It has several recipes involving rice at the start:
4 To cook rice
Take thick milk and let it boil. Pick over (klaube) the rice cleanly, and when it has been cleaned (erklaubt), put it into a bowl. Pour boiling water over it and blanch it well, then strain off the water. When the milk is boiling, add the rice and set it into the coals and let it boil until it becomes soft. Then add sugar, and you shall salt it when you wish to serve it.
This is the basic recipe for rice we find in several other sources: clean, blanch, cook in milk until soft. The goal is something like rice pudding, glutinous and very soft. The Meister Hans recipe collection gives very similar instructions a century earlier:
Recipe # 105 Aber von Reiß den mach also
Again of rice, make it thus
Item wash rice nicely in warm water. Pour the rice into a pot and pour water into it (to) a thumb’s width above the rice. Set it down and let it cool. And once you wish to prepare it, pour almond milk into it and set it by a slow fire (auf ein küle – lit. on a coolness) and stir it until it thickens. It will stay as thick as you can manage best.
If you would know whether it is cooked, take the grains between the fingers. If they mash and are not hard, it is done. Serve it with sugar.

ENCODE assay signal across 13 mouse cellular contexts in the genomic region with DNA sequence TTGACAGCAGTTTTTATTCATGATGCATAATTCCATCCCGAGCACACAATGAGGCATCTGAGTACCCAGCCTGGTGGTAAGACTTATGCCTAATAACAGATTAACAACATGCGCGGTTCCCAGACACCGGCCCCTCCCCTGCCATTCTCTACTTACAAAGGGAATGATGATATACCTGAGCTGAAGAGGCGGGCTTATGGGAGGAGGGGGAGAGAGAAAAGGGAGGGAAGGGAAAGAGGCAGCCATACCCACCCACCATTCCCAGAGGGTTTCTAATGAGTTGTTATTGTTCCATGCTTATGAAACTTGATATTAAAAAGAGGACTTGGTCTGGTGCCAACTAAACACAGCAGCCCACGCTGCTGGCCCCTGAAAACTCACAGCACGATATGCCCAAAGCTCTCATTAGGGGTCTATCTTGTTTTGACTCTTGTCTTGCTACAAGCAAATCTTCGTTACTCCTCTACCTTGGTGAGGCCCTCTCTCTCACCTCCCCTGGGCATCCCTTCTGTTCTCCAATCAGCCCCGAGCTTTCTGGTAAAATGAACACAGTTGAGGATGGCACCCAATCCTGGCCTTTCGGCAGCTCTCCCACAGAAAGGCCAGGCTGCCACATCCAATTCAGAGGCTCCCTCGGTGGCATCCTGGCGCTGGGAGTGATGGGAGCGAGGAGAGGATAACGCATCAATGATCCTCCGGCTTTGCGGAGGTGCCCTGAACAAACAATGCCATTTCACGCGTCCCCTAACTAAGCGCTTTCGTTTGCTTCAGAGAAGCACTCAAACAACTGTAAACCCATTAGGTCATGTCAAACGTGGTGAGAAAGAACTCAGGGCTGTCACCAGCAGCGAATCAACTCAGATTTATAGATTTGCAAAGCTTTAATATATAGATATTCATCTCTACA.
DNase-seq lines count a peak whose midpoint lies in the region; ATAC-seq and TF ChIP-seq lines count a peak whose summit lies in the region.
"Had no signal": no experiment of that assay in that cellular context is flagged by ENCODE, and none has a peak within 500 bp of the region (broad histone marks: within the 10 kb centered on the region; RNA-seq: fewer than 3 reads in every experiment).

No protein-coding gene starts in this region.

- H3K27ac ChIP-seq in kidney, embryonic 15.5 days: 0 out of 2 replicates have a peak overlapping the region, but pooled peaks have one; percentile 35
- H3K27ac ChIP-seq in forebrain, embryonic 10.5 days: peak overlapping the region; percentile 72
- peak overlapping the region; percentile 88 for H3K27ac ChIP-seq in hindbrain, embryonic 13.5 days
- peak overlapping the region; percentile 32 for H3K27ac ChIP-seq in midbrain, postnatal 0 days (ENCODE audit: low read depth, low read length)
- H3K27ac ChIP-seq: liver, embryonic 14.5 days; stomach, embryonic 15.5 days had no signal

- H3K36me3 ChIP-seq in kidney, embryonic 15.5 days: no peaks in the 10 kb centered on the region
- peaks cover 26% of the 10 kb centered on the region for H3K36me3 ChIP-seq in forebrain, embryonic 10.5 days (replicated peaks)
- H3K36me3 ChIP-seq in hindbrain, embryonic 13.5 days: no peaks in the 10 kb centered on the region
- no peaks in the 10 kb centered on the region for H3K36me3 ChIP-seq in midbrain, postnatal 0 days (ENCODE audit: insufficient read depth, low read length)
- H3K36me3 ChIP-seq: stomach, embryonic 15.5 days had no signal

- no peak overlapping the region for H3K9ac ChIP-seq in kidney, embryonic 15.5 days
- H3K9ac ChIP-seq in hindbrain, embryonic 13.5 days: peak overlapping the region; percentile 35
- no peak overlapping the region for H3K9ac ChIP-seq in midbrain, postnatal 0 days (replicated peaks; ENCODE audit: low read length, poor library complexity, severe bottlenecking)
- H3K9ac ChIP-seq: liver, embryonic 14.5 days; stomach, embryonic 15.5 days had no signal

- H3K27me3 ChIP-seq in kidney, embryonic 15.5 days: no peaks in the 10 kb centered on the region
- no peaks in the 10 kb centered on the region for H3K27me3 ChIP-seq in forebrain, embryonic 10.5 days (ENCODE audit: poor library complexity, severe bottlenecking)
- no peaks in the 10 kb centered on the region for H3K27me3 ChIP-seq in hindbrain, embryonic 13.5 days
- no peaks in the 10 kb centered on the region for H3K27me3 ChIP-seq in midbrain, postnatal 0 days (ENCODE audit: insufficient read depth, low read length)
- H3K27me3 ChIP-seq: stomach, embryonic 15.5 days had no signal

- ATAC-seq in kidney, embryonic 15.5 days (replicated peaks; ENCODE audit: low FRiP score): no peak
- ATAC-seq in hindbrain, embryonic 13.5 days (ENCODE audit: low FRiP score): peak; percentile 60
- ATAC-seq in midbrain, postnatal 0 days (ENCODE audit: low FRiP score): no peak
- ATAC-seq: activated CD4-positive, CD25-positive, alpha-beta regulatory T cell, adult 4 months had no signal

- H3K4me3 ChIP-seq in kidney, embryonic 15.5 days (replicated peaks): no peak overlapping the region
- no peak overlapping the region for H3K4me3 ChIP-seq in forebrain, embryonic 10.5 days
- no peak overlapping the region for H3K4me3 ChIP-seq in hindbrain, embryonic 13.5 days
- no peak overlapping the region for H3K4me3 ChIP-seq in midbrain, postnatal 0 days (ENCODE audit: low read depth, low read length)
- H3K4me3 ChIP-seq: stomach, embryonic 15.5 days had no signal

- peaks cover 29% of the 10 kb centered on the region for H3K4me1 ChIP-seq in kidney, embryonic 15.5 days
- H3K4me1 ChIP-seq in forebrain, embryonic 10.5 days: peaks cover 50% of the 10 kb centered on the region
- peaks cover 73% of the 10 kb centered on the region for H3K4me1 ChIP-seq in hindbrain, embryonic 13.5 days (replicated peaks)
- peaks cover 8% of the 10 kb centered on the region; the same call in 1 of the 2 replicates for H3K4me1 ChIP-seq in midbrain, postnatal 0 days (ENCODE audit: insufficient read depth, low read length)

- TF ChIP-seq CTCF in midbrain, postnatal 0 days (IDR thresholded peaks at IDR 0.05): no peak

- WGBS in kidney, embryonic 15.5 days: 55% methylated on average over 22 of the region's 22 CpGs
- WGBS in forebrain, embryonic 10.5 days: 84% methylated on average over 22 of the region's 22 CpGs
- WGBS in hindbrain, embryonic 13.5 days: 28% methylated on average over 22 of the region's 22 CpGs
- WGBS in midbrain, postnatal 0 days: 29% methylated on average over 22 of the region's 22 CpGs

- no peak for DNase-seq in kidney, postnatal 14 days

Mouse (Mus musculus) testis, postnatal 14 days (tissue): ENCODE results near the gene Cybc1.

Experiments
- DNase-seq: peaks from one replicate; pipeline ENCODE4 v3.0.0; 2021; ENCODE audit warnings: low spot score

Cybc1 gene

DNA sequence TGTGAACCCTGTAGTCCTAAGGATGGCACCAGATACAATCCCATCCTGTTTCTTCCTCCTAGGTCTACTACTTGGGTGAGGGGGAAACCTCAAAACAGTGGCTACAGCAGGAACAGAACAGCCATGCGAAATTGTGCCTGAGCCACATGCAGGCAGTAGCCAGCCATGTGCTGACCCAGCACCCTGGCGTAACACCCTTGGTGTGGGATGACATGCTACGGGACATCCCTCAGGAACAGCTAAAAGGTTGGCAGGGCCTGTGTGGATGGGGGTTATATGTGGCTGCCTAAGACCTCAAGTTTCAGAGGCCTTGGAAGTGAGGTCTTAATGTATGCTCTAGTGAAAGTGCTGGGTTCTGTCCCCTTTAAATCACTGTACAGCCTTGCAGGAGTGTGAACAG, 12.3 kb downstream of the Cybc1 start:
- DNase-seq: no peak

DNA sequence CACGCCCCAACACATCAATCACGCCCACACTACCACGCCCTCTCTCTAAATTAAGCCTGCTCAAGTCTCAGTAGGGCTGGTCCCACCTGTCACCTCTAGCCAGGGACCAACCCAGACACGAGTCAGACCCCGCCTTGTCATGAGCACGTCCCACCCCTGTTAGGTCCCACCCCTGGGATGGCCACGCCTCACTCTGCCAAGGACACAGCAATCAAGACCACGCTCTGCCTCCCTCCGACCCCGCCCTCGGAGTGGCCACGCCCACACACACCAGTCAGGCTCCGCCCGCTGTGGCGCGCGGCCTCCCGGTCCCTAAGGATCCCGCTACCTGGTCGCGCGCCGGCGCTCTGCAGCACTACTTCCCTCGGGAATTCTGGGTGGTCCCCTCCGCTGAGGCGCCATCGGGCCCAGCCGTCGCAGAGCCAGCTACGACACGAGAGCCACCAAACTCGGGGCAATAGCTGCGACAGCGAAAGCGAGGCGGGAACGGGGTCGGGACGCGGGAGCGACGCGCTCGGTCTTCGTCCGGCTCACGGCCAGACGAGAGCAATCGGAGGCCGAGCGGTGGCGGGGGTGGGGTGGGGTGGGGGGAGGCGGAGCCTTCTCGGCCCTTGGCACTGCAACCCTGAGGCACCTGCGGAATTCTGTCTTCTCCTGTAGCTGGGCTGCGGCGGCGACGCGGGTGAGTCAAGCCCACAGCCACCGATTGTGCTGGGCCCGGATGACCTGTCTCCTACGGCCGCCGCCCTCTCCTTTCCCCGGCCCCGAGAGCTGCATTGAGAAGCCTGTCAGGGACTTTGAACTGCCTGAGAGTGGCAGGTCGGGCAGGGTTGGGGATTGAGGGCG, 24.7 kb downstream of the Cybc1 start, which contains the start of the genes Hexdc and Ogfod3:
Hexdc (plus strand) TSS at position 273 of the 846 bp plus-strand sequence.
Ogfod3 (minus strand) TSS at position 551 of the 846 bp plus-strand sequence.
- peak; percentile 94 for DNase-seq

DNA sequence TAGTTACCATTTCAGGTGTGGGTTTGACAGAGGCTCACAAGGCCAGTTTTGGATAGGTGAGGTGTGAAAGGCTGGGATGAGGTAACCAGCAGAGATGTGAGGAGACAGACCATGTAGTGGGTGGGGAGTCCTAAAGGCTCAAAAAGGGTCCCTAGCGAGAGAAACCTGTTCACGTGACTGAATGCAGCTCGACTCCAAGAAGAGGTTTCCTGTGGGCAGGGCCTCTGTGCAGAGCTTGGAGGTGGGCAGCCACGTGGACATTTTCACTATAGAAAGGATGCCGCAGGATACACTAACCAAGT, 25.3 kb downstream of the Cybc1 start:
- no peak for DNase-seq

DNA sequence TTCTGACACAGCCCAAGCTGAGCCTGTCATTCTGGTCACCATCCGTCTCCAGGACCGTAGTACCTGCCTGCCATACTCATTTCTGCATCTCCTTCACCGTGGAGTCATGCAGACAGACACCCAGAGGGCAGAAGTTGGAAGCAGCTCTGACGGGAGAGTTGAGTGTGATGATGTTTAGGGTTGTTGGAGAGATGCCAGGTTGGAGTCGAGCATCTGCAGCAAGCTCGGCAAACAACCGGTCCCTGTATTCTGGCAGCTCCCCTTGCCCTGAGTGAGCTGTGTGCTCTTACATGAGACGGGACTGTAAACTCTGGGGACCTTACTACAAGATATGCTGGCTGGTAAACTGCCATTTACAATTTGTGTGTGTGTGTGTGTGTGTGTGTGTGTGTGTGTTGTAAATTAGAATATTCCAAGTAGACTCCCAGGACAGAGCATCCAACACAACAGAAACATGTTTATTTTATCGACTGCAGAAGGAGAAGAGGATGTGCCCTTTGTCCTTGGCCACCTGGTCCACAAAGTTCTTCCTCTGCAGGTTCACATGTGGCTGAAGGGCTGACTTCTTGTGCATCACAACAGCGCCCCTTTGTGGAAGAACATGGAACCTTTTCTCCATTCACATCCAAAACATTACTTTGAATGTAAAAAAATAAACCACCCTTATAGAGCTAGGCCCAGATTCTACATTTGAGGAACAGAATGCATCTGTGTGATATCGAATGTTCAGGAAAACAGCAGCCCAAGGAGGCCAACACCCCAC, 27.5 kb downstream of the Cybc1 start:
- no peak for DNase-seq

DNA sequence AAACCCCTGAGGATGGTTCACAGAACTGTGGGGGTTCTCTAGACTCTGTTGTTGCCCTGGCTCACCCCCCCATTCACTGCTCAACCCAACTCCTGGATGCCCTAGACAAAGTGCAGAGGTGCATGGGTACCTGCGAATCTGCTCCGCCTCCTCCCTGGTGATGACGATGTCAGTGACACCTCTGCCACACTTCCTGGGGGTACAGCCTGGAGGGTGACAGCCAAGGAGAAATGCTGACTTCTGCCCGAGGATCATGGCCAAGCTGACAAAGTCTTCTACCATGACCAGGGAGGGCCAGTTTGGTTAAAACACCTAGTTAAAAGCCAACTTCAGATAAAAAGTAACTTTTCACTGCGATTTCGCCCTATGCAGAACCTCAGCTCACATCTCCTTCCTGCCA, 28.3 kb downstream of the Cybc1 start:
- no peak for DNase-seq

The Kuenstlichs und Fuertrefflichs Kochbuch also has a recipe for making a mash of rice flour and almond milk it simply calls Reis:
10 More about Rice (Mehr ein Reiß)
Take rice flour and put it in a pan. Stir it with almond milk like a wheat porridge. Grind blached almonds, as much as the rice flour, but not too small, let them stay coarse. Combine it all, and add a little sugar, let it boil and serve it.
This is very likely meant as a luxurious Lenten dish that mimicked the consistency of thoroughly cooked rice with its coarsely ground almonds. I am not sure why one would not simply boil rice in almond milk, but it must have been attractive to people at the time. Similar dishes are referred to as almond porridge (Mandelmus) in other contexts. The combination of rice and almonds also shows up in different contexts, not least in this piece of decorative cookery:
11 Hedgehog Milk (Ein Igel milch)
Item take rice and boil it in thick milk or in almond milk. Take of blanched almonds, as much as the rice, and grind each separately and then combine them. Grind it well together so that it turns out smooth. Take sugar and also grind it into this, and make it thick. Then put it in a bowl and use a Kümlein (comb?) to shape it like a hedgehog. Shape it artfully (gestaltlich) and pour milk on it so that the hedgehog stands in liquid (in eim pruelein). Thus it is a hedgehog.
Hedgehogs of all kinds feature prominently in fifteenth-century recipe collections, and though 1559 is a little late, there is nothing surprising about this recipe. We frequently meet rice and almonds as a combination in high-class food, not least in the ubiquitous blanc manger. Both ingredients being expensive, but available independent of seasons and, a coveted quality, white made them ideal for high-class cooks to play with.